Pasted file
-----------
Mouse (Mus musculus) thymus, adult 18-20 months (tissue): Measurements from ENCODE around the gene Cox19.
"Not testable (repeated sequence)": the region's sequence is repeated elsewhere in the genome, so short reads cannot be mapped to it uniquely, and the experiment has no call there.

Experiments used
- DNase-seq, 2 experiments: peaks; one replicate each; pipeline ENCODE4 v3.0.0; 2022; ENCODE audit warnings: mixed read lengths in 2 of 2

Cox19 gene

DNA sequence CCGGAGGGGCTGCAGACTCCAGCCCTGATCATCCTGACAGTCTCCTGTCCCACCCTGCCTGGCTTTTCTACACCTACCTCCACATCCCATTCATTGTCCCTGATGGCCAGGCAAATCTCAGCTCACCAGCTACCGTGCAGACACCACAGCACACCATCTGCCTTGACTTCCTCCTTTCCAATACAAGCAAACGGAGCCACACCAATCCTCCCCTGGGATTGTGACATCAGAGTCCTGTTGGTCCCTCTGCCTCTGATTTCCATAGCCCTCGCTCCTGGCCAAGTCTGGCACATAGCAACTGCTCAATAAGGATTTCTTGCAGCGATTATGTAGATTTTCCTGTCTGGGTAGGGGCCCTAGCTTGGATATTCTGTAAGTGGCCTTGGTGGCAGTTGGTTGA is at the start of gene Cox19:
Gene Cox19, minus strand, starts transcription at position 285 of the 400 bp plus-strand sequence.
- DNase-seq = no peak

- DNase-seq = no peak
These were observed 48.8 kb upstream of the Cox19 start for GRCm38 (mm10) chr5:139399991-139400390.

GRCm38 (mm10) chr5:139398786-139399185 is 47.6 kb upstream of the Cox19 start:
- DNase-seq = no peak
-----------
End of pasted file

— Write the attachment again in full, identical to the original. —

Mouse (Mus musculus) thymus, adult 18-20 months (tissue): Measurements from ENCODE around the gene Cox19.
"Not testable (repeated sequence)": the region's sequence is repeated elsewhere in the genome, so short reads cannot be mapped to it uniquely, and the experiment has no call there.

Experiments used
- DNase-seq, 2 experiments: peaks; one replicate each; pipeline ENCODE4 v3.0.0; 2022; ENCODE audit warnings: mixed read lengths in 2 of 2

Cox19 gene

DNA sequence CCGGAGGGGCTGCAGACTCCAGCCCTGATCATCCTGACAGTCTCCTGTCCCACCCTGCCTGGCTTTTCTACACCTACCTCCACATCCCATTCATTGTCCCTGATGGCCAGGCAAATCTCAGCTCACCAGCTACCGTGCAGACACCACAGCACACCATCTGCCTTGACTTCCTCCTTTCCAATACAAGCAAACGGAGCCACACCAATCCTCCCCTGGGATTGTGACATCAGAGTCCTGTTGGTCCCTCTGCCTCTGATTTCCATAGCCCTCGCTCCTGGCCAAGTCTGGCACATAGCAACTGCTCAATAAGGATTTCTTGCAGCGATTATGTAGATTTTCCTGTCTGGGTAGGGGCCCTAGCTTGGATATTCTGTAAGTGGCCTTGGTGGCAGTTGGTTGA is at the start of gene Cox19:
Gene Cox19, minus strand, starts transcription at position 285 of the 400 bp plus-strand sequence.
- DNase-seq = no peak

- DNase-seq = no peak
These were observed 48.8 kb upstream of the Cox19 start for GRCm38 (mm10) chr5:139399991-139400390.

GRCm38 (mm10) chr5:139398786-139399185 is 47.6 kb upstream of the Cox19 start:
- DNase-seq = no peak